If you're not a Pom fan, the question isn't whether Pomeranians bark, but whether they ever stop. If you love Poms, you realize your little pal is yapping -- uh, voicing -- his concerns, alerting you to danger and protecting you. That's his story and he's sticking to it.
This high-spirited, confident, adorable little dog is related to the Northern spitz breeds, such as the keeshond and the Samoyed. The Pom's ancestors were medium-sized canines weighing about 30 pounds, but since modern-day Pomeranians weigh between 4 and 7 pounds, they've downsized considerably. When full-grown, Poms stand between 8 and 11 inches high at the shoulder. The breed comes in a variety of colors.
If you're looking for a tiny watchdog, the Pom fills the bill. He's a naturally protective little guy who isn't afraid of much. That's not necessarily a good thing, as he'll easily try to take on a dog 10 times his size. You'll know if someone's at the door, if the phone rings, if there's a squirrel in the yard -- you get the gist. He'll likely need lessons in being a quiet doggy.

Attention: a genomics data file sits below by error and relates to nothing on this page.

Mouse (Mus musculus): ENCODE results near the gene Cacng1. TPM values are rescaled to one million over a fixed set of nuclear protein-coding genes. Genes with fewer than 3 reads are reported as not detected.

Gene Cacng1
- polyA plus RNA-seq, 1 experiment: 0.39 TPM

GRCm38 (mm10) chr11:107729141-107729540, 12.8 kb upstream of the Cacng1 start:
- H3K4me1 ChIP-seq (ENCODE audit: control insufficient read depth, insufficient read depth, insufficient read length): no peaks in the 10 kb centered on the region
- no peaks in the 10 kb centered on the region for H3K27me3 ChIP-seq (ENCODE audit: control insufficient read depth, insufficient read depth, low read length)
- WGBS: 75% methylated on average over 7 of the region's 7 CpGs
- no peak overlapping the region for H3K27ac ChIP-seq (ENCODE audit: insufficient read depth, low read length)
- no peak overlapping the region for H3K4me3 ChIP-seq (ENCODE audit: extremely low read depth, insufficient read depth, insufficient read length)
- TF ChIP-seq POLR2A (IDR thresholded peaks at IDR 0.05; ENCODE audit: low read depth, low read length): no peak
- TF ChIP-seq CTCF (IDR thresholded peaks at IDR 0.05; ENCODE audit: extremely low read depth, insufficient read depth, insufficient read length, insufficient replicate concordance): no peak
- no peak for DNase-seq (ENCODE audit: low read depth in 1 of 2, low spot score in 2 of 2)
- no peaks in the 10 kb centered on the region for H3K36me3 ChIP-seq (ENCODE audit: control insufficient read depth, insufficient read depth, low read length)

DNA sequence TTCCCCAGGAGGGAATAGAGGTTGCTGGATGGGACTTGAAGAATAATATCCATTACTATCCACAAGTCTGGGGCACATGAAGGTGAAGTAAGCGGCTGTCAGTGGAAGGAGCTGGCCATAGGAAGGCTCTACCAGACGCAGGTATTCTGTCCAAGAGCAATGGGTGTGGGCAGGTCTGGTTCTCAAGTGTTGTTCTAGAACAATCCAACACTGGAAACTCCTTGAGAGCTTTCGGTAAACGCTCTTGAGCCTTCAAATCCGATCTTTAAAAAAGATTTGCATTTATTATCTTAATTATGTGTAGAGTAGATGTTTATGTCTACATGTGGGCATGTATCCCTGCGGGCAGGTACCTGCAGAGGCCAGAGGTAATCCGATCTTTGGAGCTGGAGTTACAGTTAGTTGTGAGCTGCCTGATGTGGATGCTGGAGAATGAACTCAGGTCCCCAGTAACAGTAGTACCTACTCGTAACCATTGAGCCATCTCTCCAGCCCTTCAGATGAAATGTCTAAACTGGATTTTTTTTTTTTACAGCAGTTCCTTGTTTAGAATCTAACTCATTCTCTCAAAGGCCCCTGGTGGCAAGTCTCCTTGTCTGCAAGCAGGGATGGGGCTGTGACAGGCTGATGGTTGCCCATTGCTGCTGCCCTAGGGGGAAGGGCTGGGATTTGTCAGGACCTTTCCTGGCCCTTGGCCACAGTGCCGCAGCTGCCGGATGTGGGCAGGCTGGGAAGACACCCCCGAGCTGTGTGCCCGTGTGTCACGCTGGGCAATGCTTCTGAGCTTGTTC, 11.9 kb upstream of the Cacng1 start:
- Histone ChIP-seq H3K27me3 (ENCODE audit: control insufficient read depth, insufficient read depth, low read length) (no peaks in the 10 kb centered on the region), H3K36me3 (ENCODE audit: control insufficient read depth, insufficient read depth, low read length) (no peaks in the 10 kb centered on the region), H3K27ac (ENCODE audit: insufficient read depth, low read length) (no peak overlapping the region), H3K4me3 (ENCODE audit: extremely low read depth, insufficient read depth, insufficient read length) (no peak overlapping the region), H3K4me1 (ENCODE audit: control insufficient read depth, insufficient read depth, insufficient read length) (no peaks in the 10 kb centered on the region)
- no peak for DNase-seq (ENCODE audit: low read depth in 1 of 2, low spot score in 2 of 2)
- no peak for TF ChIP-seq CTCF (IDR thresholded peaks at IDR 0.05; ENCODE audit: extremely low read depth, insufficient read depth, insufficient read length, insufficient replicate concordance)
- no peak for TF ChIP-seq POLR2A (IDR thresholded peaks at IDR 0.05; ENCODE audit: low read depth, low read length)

It's likely you'll need to train your Pom to quiet down. From puppyhood, let him know gently but firmly that incessant barking isn't tolerated. A well-trained Pom should shut up when you say, "No bark," or use a similar term. As with many little dogs, housebreaking the Pom can be a challenge. Consistency, patience and praise when he does the right thing eventually gets him there, at least the majority of the time. In inclement weather, you might be forced to put out the newspapers for him, but you really didn't want to go outside, either.
Poms don't need a lot of exercise, making them good companions for apartment dwellers. While they can work out as family dogs, Poms aren't a good choice for people with young children because of their extremely small size. What your Pom does require is loads of daily attention. He thrives on it, because he loves his person more than anything. His thick coat requires regular brushing. Because little dogs often develop dental problems -- the result of a full set of canine teeth crammed into tiny mouths -- start brushing your Pom's teeth in puppyhood. When out for a walk, don't let him off the leash. "For their size, they are amazingly fast and have no comprehension of the danger of cars or other animals," according to the American Pomeranian Club.
Jane Meggitt has been a writer for more than 20 years. In addition to reporting for a major newspaper chain, she has been published in "Horse News," "Suburban Classic," "Hoof Beats," "Equine Journal" and other publications. She has a Bachelor of Arts in English from New York University and an Associate of Arts from the American Academy of Dramatics Arts, New York City.